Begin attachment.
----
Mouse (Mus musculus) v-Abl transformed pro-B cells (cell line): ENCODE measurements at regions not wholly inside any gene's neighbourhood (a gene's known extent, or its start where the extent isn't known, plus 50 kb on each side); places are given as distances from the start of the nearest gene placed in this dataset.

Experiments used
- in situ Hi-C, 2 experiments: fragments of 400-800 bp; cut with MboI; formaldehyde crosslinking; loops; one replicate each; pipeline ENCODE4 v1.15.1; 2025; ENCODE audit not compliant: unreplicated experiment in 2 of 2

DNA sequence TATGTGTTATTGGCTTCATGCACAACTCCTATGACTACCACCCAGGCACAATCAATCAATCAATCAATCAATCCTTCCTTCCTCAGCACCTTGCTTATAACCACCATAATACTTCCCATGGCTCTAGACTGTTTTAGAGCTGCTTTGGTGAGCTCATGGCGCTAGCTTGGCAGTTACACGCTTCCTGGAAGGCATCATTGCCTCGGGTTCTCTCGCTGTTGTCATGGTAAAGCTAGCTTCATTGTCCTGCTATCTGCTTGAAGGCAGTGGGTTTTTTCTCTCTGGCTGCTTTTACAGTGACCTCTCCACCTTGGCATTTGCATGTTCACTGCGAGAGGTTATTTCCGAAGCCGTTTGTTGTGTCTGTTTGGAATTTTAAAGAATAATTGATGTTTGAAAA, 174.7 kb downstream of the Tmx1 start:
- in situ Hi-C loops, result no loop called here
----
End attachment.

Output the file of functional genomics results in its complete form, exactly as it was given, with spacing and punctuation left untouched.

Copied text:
Mouse (Mus musculus) v-Abl transformed pro-B cells (cell line): ENCODE measurements at regions not wholly inside any gene's neighbourhood (a gene's known extent, or its start where the extent isn't known, plus 50 kb on each side); places are given as distances from the start of the nearest gene placed in this dataset.

Experiments used
- in situ Hi-C, 2 experiments: fragments of 400-800 bp; cut with MboI; formaldehyde crosslinking; loops; one replicate each; pipeline ENCODE4 v1.15.1; 2025; ENCODE audit not compliant: unreplicated experiment in 2 of 2

DNA sequence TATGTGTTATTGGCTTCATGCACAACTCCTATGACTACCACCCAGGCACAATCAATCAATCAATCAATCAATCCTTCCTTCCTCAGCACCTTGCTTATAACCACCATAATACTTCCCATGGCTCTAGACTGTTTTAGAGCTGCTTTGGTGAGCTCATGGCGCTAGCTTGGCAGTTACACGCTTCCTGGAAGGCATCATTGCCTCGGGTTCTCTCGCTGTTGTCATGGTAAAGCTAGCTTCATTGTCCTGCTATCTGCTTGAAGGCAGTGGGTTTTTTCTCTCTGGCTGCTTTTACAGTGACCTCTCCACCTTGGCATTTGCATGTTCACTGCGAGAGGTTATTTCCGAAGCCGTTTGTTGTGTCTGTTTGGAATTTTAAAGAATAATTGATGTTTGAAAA, 174.7 kb downstream of the Tmx1 start:
- in situ Hi-C loops, result no loop called here